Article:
NES Remix 2 reviewed photo
A better remix with stronger samples
NES Remix was able to scratch an itch for many retro enthusiasts out there, but it lacked a certain spark that made it a must-buy for the average gamer. It would be hard to really consider half of the selections "classic...

Super Mario Crossover photo
Super Mario Crossover

Super Mario Crossover 3.0 is finally out

Work on the team's original game, Super Retro Squad, is progressing slowly
Aug 03
// Tony Ponce
Super Mario Crossover, the pixel-for-pixel recreation of Super Mario Bros. that features a selectable cast of NES stars, was all set for the big 3.0 update this past June. It was unfortunately delayed a month, but it is now a...
Captain N concept art photo
Captain N concept art

Captain N concept art reveals Paperboy as the main hero

Also, Mega Man was supposed to have a Mega family!?
Jun 23
// Tony Ponce
Captain N: The Game Master is a show that simply couldn't exist today. A gathering of videogame heroes and villains from all your favorite NES games, of both the first- and third-party variety, interacting and going on advent...
Super Mario Crossover 3.0 photo
Super Mario Crossover 3.0

Super Mario Crossover 3.0 is just around the corner

Third major version of the star-studded fan game coming in May or June
Apr 28
// Tony Ponce
Three years ago as of yesterday, indie dev Exploding Rabbit's Super Mario Bros. Crossover was unleashed online, and the reception couldn't have been warmer. For the benefit of the unfortunate few who haven't heard of this da...

Check out the new Dead Space 3 and Kid Icarus figures

Plus the return of Mega Man X
Dec 18
// Hamza CTZ Aziz
Kotobukiya is working on a new Isaac Clarke figure based on his latest look in Dead Space 3. The 1/6-scale figure will feature light-up LEDs, a ball-jointed neck, and will be available June 2013. Dear Santa, I need this figur...

Kid Icarus: Uprising OST available for special pre-order

Aug 13
// Jayson Napolitano
Yes, the folks in Japan really got a lot of Kid Icarus: Uprising soundtrack love. Not only did Club Nintendo put out a single-disc 'best of' compilation CD, but Sleigh Bells, the record label of Yasunori Mitsuda, is releasing...

Kid Icarus' Pit and P4 Arena figmas give ladies boners

Jul 30
// Tony Ponce
One of the unspoken but generally understood tasks of Destructoid is to make sure you guys part with your hard-earned cash on frivolous crap that you probably don't need, because dammit, I'm poor and all of you should be as w...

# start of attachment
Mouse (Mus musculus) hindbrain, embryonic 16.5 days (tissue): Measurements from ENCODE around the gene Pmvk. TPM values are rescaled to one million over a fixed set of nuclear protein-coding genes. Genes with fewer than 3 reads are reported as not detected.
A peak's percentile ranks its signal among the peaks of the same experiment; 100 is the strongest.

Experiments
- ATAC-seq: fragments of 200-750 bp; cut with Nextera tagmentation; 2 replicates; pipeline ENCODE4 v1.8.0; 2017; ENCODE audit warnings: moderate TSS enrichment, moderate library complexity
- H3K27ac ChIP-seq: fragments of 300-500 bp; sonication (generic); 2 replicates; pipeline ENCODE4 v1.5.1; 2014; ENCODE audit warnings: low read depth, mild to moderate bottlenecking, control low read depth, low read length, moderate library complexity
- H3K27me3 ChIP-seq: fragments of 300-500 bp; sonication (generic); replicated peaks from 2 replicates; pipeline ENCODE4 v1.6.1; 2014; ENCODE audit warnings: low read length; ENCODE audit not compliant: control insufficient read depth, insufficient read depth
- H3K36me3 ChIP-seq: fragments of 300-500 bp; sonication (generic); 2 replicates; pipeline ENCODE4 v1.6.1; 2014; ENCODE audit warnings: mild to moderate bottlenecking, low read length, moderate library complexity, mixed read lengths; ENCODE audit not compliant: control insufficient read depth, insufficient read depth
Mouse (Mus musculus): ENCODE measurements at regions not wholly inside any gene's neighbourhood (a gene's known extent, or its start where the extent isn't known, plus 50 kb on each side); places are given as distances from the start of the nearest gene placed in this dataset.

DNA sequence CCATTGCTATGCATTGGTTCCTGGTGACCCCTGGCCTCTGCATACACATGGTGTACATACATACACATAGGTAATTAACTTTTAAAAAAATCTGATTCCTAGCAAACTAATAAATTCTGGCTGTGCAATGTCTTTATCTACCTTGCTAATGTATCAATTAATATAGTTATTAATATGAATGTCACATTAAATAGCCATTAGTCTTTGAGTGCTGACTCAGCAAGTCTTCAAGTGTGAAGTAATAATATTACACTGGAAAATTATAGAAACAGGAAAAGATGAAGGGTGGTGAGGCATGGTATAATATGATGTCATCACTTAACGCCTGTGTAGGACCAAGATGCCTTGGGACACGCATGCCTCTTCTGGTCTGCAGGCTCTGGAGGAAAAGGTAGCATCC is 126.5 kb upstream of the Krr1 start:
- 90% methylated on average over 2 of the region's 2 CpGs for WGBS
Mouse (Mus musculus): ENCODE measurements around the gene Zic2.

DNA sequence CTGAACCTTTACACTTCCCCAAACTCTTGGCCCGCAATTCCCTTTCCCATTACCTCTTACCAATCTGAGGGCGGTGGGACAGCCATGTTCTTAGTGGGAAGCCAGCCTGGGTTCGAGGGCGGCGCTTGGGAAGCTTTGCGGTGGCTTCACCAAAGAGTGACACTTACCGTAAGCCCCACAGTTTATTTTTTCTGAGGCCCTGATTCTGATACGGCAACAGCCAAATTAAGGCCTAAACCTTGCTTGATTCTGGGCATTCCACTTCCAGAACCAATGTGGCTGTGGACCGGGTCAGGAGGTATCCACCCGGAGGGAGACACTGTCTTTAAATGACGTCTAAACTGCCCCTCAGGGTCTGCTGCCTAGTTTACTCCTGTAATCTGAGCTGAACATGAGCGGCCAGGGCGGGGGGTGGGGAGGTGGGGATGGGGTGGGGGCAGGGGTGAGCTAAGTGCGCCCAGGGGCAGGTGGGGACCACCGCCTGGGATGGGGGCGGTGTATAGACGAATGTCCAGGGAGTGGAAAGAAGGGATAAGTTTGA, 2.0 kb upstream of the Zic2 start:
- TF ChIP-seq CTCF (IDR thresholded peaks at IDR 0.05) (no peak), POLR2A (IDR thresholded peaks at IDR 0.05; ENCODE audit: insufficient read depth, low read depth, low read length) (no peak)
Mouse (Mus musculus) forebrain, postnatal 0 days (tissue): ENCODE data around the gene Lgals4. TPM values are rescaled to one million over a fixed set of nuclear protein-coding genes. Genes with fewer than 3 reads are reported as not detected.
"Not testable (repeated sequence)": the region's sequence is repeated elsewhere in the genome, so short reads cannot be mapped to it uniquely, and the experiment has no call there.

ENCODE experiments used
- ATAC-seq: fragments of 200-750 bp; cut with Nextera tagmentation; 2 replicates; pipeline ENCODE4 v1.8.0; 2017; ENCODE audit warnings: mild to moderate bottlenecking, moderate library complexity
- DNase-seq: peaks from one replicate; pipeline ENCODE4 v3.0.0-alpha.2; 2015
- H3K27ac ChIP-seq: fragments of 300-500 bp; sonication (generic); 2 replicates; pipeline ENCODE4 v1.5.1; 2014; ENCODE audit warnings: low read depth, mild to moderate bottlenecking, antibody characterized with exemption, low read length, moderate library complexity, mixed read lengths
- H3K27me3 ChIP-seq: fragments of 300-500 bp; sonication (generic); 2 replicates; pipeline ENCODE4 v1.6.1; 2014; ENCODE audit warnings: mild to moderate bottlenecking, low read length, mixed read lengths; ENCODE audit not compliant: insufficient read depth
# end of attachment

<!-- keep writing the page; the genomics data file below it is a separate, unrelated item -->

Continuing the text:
Sunset for Kid Icarus Uprising dev, Project Sora shutters

Jul 11
// Kyle MacGregor
Perhaps the studio that revived Kid Icarus flew too close to greatness, Andriasang reports that Project Sora has melted away after the release of its first and only game. According to its official website, the ...

The DTOID Show: 2012 in Retrospecticus

Jul 01
// Tara Long
I know what you're thinking. "But Tara, the year's only half over!" Well yes, technically that's true, but it doesn't mean we can't stop and take a moment to gather our thoughts on this year's video game releases, does ...

Japan gets 3-disc Kid Icarus: Uprising OST, we get jack

Jun 23
// Tony Ponce
[Header by Casval-Lem-Daikun] Club Nintendo of Japan offered purchasers of Kid Icarus: Uprising a 25-track sampler CD of the game's music for but a handful of points, and the rest of the world got squat. Annoying? Sure, but w...

You may have to wait 25 years for another Kid Icarus

May 10
// Chris Carter
Say it ain't so, Lady Palutena! When asked point blank by IGN regarding a potential Kid Icarus: Uprising sequel, project head and famed Smash Brothers creator Masahiro Sakurai had this to say: “because we pushed a lot i...

Kid Icarus: Uprising anime returns to Nintendo Video

May 05
// Jonathan Holmes
Despite it's flaws, Kid Icarus: Uprising did a lot of things right. The game channels a particular energy that is usually only found in a certain brand of 80's and 90's anime. The light weight, sweet-and-strange narrati...

Nintendo DLC: Kid Icarus, the good one

Apr 19
// Dale North
Oooh, sick burn! Naw, I'm just playing. Kind of. Kid Icarus: Uprising was all over the place, but some of the downer segments made washing over the good stuff, and the whole mess had me longing for the good ol' days. Today we...

Kid Icarus: Uprising soundtrack hits Club Nintendo Japan

Apr 03
// Jayson Napolitano
Okay, whether you loved or hated the ground combat in Kid Icarus: Uprising, I think we can all agree that the soundtrack was fantastic. Masahiro Sakurai took away an important lesson from Super Smash Bros. Brawl by recruiting...

The DTOID Show: Kid Icarus, Dishonored, and PANDAS!

Mar 19
// Tara Long
Happy Monday, folks! Max and I are back from our weekend vacations in Hangover City, and before you ask, yes - we brought souvenirs. By which I mean, we brought back gaming news thinly disguised as souvenirs. Today, we've go...

Review: Kid Icarus: Uprising

Mar 19 // Jim Sterling